W3C home > Mailing lists > Public > public-tracking@w3.org > March 2012

Re: ISSUE-111 - Exceptions are broken

From: Rigo Wenning <rigo@w3.org>
Date: Thu, 08 Mar 2012 09:47:18 +0100
To: public-tracking@w3.org
Cc: Kevin Smith <kevsmith@adobe.com>, "Roy T. Fielding" <fielding@gbiv.com>, Shane Wiley <wileys@yahoo-inc.com>
Message-ID: <2265461.Mp0iJSSum1@hegel.sophia.w3.org>
Kevin, 

in order for the chain to work, is the full profile of the user exposed to all 
other parties? 

Imagine I have first party A, ad-service B, auction service C, marketeer D. 
Imagine we have other sites X,Y,Z. So A is my first party and has privileges. 
A uses B for adds. B queries me as a user to get an exception for targeted 
ads. I grant that to B. Now B records my visits to X,Y,Z. B knows much about 
me. In order to get the right ad to me, is B no obliged to send my entire 
profile to C and/or D. Or is it rather that B is saying: "I have a user with 
categories F, U and D on site X, who wants to send an ad?"

So the exception means that B can collect data. Does it mean that B can spawn 
to anybody else? In a US context, there are no rules, thus no limitations. So 
once you've given data to B, the bucket is broken and the water flows out. 
This is an inherent problem of data protection in an unregulated environment. 
So exception as in DNT=0 means that you give data to B and B does whatever. 
DNT can't help with that unless we make a DNT=3 that says: "I collect your 
data but I will handle it responsibly" meaning giving only aggregated data to 
third parties. 

In the EU, we are in a regulated environment. There, the exception is scoped 
by the interaction and its implicit purpose. So by the exception mechanism, B 
would acquire the right(consent) to establish a profile and keep data. But C 
and D would acquire information from B for the auction and the serving of an 
advertisement. Once the auction is done and the advertisement was served, the 
purpose is exhausted. Further disclosure or processing would need a new 
permission. But the permission was only given to B and not to C or D. This 
way, there is no hole in the bucket. (simplified, ask Rob for the nasty 
details)

In all cases, the exception mechanism works and brings benefit to consumers 
and industry alike. So IMHO you just stumbled over the hole in the bucket in 
unregulated systems.

Best, 

Rigo


On Wednesday 07 March 2012 10:02:06 Kevin Smith wrote:
> In planning a response to this thread, I think I may have run into a snag
> which breaks exceptions completely, both using an * and listing sites
> individually.  I hope I am overlooking something or that the group has
> already worked through this and I missed it.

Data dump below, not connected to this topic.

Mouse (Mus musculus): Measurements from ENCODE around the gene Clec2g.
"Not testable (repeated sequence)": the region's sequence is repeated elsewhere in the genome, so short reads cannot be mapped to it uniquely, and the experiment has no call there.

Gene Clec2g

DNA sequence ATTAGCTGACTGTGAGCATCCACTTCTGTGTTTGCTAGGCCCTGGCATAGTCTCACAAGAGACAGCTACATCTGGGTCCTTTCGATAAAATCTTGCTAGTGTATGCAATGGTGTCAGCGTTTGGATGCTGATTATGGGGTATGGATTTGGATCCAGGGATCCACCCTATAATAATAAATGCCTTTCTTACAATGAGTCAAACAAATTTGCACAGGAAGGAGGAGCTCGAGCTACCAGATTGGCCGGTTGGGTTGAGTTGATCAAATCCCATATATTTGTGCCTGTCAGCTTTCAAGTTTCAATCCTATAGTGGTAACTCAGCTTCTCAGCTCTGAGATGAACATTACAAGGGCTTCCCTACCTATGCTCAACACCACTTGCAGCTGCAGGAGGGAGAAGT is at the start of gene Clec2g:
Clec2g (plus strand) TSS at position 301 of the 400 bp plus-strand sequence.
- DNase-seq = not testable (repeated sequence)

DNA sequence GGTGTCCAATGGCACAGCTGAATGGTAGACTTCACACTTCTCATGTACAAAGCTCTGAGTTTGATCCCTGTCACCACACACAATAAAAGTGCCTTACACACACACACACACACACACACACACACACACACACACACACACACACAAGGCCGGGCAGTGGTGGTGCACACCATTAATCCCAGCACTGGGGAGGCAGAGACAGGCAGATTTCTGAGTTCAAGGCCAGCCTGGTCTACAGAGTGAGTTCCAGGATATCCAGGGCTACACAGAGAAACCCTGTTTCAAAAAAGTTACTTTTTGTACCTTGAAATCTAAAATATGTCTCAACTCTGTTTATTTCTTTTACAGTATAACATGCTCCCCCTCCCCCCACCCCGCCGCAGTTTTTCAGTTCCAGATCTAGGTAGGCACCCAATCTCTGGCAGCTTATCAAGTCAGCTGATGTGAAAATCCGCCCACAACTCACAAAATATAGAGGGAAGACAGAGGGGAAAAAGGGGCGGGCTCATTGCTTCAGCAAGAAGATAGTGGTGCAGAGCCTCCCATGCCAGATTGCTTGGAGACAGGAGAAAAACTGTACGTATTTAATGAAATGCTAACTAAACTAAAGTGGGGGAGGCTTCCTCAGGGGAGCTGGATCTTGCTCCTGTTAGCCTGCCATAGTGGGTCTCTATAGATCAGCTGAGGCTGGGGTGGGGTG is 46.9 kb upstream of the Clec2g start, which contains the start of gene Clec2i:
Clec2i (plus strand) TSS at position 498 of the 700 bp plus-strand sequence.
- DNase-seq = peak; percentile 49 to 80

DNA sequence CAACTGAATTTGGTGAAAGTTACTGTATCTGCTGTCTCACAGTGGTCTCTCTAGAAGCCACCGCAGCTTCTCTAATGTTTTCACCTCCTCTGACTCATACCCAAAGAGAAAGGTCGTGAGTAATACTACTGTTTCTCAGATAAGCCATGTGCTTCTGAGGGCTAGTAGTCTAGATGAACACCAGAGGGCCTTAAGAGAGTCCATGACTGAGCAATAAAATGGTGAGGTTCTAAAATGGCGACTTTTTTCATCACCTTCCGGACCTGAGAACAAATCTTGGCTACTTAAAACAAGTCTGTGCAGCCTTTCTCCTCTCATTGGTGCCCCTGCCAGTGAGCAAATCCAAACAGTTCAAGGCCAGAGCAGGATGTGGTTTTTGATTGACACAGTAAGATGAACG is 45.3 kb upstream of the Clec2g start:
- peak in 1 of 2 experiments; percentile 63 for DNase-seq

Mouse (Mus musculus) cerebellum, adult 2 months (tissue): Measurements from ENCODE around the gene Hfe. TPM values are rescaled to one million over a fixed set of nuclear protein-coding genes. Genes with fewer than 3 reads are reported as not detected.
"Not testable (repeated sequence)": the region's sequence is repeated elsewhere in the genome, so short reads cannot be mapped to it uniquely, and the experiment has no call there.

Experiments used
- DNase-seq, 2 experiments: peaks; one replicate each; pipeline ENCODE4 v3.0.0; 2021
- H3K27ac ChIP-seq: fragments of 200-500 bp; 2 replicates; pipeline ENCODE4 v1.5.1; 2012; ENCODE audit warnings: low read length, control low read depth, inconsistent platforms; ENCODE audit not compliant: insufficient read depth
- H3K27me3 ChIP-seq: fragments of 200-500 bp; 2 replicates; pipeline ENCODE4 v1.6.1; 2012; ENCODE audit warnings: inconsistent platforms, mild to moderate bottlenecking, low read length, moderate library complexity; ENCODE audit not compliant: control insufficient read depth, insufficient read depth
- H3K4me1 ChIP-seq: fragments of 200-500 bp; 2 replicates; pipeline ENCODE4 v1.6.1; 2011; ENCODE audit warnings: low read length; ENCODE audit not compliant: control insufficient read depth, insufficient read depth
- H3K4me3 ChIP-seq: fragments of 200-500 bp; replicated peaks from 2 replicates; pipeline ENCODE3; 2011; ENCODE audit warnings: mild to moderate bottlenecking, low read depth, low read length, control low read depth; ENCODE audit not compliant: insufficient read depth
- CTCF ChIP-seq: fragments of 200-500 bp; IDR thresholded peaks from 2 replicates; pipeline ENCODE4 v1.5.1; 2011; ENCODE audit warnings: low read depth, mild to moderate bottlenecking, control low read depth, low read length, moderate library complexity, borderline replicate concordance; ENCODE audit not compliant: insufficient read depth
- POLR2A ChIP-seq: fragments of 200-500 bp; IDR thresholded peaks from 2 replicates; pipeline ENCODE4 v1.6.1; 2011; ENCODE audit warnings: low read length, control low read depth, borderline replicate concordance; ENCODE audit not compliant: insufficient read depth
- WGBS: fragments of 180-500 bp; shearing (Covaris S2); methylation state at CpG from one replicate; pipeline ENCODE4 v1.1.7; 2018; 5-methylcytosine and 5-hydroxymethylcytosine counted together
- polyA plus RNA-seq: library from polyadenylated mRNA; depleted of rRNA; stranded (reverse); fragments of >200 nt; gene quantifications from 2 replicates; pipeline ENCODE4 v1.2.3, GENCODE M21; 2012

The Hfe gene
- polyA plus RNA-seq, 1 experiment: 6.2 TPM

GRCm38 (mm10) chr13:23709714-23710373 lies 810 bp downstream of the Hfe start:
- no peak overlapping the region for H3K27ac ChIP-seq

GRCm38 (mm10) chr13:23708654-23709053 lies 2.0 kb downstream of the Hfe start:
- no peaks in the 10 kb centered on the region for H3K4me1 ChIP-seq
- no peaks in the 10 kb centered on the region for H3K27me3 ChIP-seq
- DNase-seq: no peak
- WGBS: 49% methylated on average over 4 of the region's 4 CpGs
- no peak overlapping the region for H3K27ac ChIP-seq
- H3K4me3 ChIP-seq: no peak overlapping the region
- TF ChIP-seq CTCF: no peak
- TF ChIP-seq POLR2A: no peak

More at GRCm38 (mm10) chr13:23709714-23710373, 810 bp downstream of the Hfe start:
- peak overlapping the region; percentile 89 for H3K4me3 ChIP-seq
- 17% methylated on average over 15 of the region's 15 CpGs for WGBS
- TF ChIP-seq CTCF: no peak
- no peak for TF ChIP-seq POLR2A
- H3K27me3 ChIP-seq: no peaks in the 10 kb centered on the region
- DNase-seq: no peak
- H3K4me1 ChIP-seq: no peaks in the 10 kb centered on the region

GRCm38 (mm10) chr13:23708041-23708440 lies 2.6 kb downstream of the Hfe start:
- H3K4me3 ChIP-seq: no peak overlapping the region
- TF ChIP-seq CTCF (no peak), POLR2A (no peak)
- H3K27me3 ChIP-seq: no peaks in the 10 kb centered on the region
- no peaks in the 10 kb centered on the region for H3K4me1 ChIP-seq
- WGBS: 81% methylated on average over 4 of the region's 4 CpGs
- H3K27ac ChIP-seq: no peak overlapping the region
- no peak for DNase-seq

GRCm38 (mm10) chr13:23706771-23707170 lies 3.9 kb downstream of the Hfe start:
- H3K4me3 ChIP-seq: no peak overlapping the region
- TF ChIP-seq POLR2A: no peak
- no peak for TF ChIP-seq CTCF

> 
> THE PROBLEM
> 
> The fundamental concepts behind DNT are that the user can choose whether or
> not a site can track them and the site can choose what content to show to a
> user that it cannot fully monetize.  As far as I can tell, exceptions will
> not work at all because it does not allow for either of these to happen. 
> Consider the following path shown in the attached image where the
> publisher's ad server redirects to an SSP which redirects to an Ad Exchange
> which redirects to the Advertiser's Ad Server.  In this case there is a 1st
> party, and 4 3rd parties (and believe me, this is a fairly simple ad path -
> the possibilities are nearly limitless).
> 
> The problem is that an exception would apply to the 1st party site and the
> 3rd party that is included directly on that 1st party site (in this case
> Publisher's Ad Server).  If the exception does not extend to the remainder
> of the chain, then the exception is worse than worthless because the 1st
> party cannot actually monetize the visitor the way it thinks it can.  It
> will think it can serve a targeted ad, but it will actually serve a house
> ad or random ad.  It will make its decision on inaccurate information
> 
> EXAMPLE
> 
> * With DNT:0, the ad request moves through the chain shown and returns a
> targeted ad for which the publisher is paid $x. * With DNT:1, the ad cannot
> be a targeted ad so the publisher's ad server chooses to go to a completely
> different ad network and shows a completely random ad for which the
> publisher is paid $y. * $y is much smaller than $x (obviously the publisher
> makes more money when it shows a targeted ad than when it shows a random
> ad) * Now, let's assume that this user has granted an exception for the 1st
> party site and the 3rd party ad server.  The 1st party site receives a
> DNT:0 and the ad server receive a DNT:0 and the site is going to assume it
> can make $x and will show the content which corresponds to this decision. 
> However, once the request hits the 2nd stop in the chain (the ssp in this
> case), those services receive DNT:1, the process is short circuited, and a
> random ad, or even a house ad, ends up being shown. * The publisher thought
> it was making $x, but it made $y and gave its content away for much cheaper
> than it expected.
> 
> So to recap the problem, using any of the exception models we have discussed
> so far, there is no way to ask the user whether they are willing to grant
> an exception to the entire chain (especially since the chain may be
> completely dynamic and change on a per request basis).  Even with an *,
> meaning that the exception applies to all 3rd parties on the 1st party
> site, that exception would still not be applied because the 1st party never
> makes a request to most services on the chain (the ssp is requested from
> the ad server, not the 1st party).  So, unless the browser automatically
> carries on the exception header, I cannot think of any way to get the
> exception to cover the entire advertising chain which means it will not
> work.  So, exceptions are broken.  What am I missing?
> 
> -kevin
Received on Thursday, 8 March 2012 08:47:49 UTC

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